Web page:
New Lanark is one of the big tourist attractions in the south of Scotland. Designated a world heritage site by the UN, it is an almost perfectly preserved model industrial village run by Robert Owen 200 years ago. It has a large and elegant school building, an “Institute for the Formation of Character,” workers’ houses and the original mills. An exhibition and theme ride puts across some of the basic facts about Owen, the pioneer of socialism, trade unionism and the cooperative movement. The shop sells his “millenium address,” dedicated 200 years ago to our generation. Posters around the site display his humanist philosophy, and explain how he established the first nursery school for workers’ children and set up the first system of sickness benefits.

Owen, an idealistic employer, at first thought that he could persuade other capitalists to reform society and abolish poverty, but was ridiculed by his class.

The New Lanark exhibition is rather coy about what Owen did next. It does not explain how he went on to become a socialist revolutionary — organizing the Grand National Consolidated Union, the objective of which was to hold a general strike then seize the factories and mills for the workers. The union was suppressed by the government and Owen eventually went into exile to form the commune of New Harmony in America.

He is remembered as the founder of co-ops and of industrial trade unionism. His plans for socialism have been largely ignored.

He proposed to abolish money and replace it with labor vouchers. Every worker would be paid an hour’s worth of labor tokens for each hour they worked. Shops would sell goods at prices marked in labor, so if you worked an hour you could buy goods that had taken an hour to make.

Contrast this to today’s society. With an hour’s wages, the average British worker can buy goods that took about 35 minutes to make. The rest goes as profits to the rich. In this very little has changed since Owen’s day.

His idea would have abolished exploitation and poverty at a stroke. But at the same time it would have abolished profit and the incomes of the rich. No wonder he was driven into exile!

Owen’s ideas were later taken up and systematized by Karl Marx, whose book “Capital” explained just how labor was exploited. Marx’s ideas for socialism were very similar to Owen’s. Marx put forward the labor theory of value. He showed that labor was the source of all value, and like Owen, Marx was adamant that socialism required the abolition of money.

In his pamphlet “Critique of the Gotha Program,” Marx advocated exactly the same system as Owen. The first step of socialism would be to get rid of money and replace it with labor vouchers. Taxes on people’s labor incomes would be used to pay for the sick, the disabled, and social insurance.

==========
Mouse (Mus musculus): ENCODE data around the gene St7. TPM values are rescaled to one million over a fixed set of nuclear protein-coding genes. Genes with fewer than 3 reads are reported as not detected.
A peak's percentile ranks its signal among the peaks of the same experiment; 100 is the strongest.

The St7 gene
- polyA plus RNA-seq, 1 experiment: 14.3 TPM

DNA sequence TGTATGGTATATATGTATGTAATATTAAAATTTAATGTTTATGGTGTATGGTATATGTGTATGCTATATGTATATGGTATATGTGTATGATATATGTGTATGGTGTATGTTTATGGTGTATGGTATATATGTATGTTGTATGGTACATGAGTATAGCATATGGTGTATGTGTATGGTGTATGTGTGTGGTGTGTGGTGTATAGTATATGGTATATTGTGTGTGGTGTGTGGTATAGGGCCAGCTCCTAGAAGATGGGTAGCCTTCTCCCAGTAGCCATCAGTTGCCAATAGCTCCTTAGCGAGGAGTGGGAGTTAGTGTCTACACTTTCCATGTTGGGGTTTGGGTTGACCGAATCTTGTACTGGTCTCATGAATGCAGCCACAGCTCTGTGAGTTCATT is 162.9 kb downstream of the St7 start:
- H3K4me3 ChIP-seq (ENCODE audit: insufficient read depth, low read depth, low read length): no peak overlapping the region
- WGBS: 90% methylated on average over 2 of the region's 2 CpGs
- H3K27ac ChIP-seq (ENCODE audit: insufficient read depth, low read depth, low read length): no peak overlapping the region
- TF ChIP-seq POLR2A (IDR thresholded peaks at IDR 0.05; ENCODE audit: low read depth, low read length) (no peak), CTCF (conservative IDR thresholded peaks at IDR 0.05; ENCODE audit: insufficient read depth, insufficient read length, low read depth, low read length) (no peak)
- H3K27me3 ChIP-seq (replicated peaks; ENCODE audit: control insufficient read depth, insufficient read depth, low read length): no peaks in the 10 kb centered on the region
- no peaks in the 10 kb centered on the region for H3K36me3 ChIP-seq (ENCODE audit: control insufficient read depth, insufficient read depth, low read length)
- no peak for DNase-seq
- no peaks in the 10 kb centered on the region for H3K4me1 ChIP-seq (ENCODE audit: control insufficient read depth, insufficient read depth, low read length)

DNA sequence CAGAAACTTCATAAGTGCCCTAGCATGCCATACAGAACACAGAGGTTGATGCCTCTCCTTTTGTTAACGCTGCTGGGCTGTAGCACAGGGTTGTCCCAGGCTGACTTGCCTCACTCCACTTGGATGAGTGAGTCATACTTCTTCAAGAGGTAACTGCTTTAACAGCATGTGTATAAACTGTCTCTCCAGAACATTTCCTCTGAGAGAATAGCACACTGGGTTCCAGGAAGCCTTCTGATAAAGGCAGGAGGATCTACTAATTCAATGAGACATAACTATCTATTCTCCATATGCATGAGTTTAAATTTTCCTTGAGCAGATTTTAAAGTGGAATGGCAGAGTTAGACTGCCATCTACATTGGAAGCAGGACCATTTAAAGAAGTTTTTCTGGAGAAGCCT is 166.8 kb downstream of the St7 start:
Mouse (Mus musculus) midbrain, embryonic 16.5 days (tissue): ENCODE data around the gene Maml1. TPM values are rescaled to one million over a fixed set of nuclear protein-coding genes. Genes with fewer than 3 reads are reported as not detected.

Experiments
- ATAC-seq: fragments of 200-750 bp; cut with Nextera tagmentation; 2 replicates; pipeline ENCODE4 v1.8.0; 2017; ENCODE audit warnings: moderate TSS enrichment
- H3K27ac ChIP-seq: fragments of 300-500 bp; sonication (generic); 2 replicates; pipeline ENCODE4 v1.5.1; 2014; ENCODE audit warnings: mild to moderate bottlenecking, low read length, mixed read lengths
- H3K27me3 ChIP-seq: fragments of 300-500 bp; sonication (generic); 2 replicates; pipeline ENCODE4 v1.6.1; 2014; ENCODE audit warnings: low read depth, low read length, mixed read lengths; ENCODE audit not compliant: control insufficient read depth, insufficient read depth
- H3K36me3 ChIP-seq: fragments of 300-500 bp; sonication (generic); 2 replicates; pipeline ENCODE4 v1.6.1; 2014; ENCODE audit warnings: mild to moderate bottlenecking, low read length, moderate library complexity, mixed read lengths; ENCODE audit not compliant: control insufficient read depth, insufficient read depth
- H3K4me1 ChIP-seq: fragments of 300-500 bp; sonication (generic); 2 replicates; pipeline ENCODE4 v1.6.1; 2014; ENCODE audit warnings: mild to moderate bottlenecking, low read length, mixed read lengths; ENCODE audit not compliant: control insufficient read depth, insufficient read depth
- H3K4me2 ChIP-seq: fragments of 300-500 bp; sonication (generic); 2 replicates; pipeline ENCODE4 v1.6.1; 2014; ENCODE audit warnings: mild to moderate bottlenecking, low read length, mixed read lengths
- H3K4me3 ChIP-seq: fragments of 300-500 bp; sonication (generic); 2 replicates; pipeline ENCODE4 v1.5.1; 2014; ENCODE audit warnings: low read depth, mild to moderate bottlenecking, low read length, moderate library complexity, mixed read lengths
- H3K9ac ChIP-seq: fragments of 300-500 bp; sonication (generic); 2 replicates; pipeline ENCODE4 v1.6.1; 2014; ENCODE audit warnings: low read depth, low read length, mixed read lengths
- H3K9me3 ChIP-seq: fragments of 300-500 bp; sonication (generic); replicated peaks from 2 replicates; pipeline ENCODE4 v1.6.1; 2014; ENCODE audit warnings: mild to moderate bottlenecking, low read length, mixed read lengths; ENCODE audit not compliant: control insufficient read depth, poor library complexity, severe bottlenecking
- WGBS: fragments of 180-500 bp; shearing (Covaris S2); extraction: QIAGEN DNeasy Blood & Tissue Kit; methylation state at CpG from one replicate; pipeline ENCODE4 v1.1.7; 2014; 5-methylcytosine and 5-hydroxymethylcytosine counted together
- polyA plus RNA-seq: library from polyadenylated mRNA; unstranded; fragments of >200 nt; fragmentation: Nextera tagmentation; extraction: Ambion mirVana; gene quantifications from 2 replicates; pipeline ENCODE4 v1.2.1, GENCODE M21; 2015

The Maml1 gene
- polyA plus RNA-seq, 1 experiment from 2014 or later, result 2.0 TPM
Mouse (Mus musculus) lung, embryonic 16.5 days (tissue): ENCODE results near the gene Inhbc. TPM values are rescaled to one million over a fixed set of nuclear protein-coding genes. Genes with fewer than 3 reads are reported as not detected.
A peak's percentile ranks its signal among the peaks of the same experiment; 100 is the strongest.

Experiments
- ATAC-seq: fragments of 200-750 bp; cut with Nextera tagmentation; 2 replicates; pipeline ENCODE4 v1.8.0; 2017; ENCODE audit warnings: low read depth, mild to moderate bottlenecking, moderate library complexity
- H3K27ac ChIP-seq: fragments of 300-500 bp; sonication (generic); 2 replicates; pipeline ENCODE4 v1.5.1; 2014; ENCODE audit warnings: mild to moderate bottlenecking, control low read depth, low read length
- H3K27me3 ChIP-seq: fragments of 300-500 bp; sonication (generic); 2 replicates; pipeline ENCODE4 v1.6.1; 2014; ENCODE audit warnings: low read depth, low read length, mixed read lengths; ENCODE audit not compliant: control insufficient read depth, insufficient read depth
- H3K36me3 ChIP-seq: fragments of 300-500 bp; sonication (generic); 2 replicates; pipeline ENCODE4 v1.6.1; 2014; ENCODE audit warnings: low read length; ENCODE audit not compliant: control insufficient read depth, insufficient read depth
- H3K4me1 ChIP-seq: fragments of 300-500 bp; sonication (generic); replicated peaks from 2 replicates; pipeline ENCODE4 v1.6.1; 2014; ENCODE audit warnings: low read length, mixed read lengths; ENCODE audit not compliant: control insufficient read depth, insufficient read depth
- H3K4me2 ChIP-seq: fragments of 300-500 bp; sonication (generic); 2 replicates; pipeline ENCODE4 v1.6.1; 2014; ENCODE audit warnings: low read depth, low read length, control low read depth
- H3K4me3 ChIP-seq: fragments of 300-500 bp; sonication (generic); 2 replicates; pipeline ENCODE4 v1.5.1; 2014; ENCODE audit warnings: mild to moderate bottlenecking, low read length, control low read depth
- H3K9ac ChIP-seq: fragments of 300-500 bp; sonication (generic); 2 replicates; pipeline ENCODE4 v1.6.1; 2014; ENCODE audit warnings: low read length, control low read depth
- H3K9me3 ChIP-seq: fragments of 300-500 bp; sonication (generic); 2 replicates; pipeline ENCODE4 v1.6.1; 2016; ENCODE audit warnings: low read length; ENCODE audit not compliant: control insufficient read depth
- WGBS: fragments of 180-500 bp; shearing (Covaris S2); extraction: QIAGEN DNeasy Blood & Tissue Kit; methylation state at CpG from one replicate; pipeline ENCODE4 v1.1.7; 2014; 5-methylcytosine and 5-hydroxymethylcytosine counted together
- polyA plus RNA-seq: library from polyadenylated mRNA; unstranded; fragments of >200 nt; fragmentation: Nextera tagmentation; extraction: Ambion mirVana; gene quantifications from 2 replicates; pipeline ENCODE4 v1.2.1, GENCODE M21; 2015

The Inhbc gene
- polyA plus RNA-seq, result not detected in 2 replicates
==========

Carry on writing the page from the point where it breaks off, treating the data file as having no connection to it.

Marx wrote:

“The individual producer receives back from society — after the deductions have been made — exactly what he gives to it. What he has given to it is his individual quantum of labor. … He receives a certificate from society that he has furnished such-and-such an amount of labor (after deducting his labor for the common funds); and with this certificate, he draws from the social stock of means of consumption as much as the same amount of labor cost. The same amount of labor which he has given to society in one form, he receives back in another.”

In the next stage of socialism, a system of additional distribution based on needs would be introduced.

Throughout the 20th century the social democratic movement fought shy of the radical first step: abolishing money, and thus profits. So long as the money economy remained intact, it constantly regenerated extreme differences of poverty and wealth, just as Marx predicted.

Of course there have been plenty of economists saying that the idea of abolishing money and profit was absurd. The prime example was Friedrich Von Hayek, Margaret Thatcher’s economic guru, who argued that any attempt to intervene in the market was disastrous. Neil Kinnock, who led Britain’s Labor Party in the 1980s, had his own guru in Alex Nove, an economist at the University of Glasgow who echoed much of Hayek’s argument.

According to Nove, the sheer complexity of the economy made it impossible to work out how much labor it cost to make something. Far better for socialists to give up the idea of replacing the market, give up the idea of economic planning. There is a clear line of descent from Nove’s arguments to Tony Blair’s neoliberal and privatization policies.

If today’s socialist movement is to effectively fight Blairism, we have to nail the lie that there is no alternative to the market. For it is a lie. The ideas of Owen and Marx are a real and practical alternative to the market economy. Nove said that you would need to solve “millions of equations” to work out how much labor was used to make things. That sounds daunting, but computers and the Internet have transformed the situation. The best modern computers can solve trillions of equations each second.

In a socialist economy each item in the store would be marked with its labor content, just as foods are currently marked with their calorie contents. Everyone would have a labor card that would be credited for every hour of work they did. You would still have to pay tax, but when you went to the store, for an hour’s labor you would get an hour’s groceries — there would be no capitalist middlemen taking their cut.

Who would benefit from this? The overwhelming majority of the working population. The real losers would be the top 2 percent or so of capitalists who currently cream off so much of society’s wealth.

Paul Cockshott is a member of the Scottish Socialist Party.

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